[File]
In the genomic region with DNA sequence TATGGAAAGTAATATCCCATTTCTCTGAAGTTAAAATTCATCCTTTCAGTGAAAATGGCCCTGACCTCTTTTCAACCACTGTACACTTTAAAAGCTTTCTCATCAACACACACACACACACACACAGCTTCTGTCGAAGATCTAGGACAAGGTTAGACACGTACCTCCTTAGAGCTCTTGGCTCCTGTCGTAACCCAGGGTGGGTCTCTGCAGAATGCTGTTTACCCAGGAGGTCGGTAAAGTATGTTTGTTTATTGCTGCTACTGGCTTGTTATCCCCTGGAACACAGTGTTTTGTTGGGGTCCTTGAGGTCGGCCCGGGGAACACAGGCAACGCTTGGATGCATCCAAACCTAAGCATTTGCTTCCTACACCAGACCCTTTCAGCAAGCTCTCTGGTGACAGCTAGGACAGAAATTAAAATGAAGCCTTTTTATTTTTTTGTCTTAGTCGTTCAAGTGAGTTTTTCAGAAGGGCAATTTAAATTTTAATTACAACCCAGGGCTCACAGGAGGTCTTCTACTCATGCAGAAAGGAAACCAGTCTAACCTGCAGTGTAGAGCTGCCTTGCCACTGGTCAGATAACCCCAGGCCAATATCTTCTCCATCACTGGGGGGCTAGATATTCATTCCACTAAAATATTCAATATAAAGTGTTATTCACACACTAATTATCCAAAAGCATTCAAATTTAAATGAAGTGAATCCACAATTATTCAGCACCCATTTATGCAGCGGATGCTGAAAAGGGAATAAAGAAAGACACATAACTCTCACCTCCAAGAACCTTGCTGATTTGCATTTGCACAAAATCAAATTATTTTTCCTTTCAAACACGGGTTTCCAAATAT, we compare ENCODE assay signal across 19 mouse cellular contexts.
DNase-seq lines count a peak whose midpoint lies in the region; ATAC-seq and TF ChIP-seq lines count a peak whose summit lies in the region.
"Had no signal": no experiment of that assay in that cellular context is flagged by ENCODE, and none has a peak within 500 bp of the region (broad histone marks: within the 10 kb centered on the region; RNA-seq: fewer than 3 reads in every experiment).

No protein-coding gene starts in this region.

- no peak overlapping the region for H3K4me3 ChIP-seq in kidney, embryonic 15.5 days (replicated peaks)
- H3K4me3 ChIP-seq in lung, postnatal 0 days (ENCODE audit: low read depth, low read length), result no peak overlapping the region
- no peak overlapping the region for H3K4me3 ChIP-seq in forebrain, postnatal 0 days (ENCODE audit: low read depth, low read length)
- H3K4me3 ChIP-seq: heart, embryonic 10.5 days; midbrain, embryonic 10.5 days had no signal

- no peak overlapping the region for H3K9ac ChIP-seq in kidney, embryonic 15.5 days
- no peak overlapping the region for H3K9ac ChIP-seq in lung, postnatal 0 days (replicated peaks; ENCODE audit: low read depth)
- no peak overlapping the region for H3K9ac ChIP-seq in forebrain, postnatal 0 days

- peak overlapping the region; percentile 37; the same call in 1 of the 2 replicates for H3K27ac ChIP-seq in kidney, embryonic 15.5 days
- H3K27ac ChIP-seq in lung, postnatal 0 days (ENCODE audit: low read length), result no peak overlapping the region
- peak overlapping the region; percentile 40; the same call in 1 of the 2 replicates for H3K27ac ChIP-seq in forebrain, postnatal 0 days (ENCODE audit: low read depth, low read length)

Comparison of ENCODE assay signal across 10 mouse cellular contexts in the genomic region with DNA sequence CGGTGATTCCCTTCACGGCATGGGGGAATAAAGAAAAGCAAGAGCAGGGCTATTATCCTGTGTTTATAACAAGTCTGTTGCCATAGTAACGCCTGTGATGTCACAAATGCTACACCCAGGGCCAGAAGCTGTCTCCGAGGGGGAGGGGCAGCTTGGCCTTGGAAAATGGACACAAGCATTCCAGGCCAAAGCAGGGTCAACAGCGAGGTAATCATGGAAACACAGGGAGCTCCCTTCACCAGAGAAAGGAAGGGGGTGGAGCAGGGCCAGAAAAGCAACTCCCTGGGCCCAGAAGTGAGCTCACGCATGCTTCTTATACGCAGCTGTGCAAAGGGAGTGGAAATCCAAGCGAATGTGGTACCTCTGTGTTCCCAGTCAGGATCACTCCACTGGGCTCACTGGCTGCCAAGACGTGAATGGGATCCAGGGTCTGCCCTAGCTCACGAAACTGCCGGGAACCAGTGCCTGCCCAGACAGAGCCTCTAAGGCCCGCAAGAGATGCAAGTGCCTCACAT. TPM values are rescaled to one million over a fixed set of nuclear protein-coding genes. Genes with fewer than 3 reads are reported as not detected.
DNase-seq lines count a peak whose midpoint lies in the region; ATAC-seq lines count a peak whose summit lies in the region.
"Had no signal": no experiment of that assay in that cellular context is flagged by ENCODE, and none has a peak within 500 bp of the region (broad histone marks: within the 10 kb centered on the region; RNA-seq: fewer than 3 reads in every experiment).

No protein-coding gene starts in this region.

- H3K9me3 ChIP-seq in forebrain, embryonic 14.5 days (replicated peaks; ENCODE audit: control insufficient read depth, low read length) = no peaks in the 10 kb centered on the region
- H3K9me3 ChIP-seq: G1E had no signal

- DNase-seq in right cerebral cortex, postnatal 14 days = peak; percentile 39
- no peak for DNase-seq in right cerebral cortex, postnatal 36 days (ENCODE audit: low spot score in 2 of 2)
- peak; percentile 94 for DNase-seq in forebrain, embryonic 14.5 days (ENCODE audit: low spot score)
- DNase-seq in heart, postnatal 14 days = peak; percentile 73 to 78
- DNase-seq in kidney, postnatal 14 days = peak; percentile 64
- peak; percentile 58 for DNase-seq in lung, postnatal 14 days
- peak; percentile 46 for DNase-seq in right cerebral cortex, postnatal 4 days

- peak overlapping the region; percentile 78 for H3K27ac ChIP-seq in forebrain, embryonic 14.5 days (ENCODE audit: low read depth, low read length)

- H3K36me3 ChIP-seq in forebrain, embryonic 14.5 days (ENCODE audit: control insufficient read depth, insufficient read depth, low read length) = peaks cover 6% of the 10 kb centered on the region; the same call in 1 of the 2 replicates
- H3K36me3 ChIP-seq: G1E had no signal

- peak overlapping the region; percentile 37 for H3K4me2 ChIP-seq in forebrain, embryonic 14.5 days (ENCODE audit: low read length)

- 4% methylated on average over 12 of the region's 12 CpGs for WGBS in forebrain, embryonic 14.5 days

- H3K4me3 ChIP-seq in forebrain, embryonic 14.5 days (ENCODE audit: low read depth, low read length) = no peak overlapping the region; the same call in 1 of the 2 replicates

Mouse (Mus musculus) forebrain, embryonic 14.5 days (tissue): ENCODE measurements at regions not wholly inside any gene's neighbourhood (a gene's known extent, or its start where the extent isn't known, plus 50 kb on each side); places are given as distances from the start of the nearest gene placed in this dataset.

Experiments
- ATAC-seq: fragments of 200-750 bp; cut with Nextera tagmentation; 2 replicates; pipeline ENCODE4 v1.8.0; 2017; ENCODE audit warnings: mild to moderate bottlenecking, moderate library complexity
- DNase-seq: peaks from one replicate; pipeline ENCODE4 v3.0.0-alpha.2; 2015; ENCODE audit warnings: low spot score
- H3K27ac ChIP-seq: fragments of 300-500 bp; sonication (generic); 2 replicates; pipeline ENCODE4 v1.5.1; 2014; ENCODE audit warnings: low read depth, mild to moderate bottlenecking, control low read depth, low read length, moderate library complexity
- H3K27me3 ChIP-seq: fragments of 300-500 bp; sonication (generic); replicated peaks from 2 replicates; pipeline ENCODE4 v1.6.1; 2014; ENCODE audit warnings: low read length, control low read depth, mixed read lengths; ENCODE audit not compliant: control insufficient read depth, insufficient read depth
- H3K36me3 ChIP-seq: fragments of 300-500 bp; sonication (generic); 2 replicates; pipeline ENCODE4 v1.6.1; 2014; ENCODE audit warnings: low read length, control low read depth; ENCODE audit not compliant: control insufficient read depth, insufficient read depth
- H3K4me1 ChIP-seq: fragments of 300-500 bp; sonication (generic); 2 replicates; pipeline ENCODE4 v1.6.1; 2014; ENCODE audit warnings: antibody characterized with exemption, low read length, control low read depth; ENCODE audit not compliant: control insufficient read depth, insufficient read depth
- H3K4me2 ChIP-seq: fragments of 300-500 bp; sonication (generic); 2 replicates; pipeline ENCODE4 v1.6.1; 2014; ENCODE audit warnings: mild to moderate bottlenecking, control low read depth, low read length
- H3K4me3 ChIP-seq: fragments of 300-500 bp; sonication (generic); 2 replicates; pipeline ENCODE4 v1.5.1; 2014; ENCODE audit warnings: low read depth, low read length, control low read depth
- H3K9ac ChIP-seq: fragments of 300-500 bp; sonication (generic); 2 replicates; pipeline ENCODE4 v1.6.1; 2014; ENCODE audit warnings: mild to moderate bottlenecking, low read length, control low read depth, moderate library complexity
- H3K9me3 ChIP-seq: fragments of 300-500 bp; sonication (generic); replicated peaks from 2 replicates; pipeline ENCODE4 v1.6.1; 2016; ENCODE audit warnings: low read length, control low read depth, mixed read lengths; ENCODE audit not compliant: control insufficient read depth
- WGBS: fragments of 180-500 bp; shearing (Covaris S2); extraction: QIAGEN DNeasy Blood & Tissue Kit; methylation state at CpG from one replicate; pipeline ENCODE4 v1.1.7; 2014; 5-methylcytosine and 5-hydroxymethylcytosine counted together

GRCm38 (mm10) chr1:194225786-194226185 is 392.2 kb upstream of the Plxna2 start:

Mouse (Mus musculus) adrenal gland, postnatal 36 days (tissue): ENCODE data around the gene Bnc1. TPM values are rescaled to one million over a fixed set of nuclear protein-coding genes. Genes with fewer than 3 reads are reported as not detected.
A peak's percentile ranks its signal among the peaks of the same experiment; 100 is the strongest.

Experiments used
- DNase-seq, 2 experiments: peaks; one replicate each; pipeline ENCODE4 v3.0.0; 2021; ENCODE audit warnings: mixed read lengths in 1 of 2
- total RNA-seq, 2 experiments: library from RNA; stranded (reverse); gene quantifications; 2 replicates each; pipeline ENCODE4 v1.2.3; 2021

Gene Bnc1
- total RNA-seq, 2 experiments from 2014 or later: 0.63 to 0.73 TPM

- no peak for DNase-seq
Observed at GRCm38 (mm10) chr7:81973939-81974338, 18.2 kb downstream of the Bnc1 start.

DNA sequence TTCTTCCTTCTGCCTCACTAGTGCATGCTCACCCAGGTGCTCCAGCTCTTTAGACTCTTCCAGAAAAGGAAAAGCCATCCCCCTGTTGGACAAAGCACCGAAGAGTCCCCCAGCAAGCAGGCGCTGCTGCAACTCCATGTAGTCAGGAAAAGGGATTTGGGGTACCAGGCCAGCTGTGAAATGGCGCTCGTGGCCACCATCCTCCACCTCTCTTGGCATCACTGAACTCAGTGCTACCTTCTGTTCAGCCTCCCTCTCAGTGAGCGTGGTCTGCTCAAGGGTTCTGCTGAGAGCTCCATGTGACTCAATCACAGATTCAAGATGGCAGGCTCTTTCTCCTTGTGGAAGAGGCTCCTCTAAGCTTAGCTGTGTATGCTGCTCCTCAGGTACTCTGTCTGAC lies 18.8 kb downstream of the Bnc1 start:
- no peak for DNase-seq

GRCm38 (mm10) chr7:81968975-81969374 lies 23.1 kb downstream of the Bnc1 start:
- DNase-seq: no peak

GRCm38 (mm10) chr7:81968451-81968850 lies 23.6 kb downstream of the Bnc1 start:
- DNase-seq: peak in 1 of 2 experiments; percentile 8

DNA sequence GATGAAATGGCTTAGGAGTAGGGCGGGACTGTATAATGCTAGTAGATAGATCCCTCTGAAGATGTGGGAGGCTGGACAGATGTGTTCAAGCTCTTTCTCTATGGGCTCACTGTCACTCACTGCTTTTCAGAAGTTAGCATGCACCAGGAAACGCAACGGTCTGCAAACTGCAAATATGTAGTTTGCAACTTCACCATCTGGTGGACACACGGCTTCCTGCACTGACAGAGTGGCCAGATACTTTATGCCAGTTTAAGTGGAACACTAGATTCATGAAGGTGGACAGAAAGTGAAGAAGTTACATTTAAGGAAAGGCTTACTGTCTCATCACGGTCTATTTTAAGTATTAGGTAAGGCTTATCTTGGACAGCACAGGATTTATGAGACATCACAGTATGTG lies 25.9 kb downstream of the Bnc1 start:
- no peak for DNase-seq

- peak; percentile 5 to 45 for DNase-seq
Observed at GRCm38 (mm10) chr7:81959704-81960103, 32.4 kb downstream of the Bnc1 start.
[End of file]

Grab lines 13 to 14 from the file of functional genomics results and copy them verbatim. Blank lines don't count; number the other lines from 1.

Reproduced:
- H3K27ac ChIP-seq in lung, postnatal 0 days (ENCODE audit: low read length), result no peak overlapping the region
- peak overlapping the region; percentile 40; the same call in 1 of the 2 replicates for H3K27ac ChIP-seq in forebrain, postnatal 0 days (ENCODE audit: low read depth, low read length)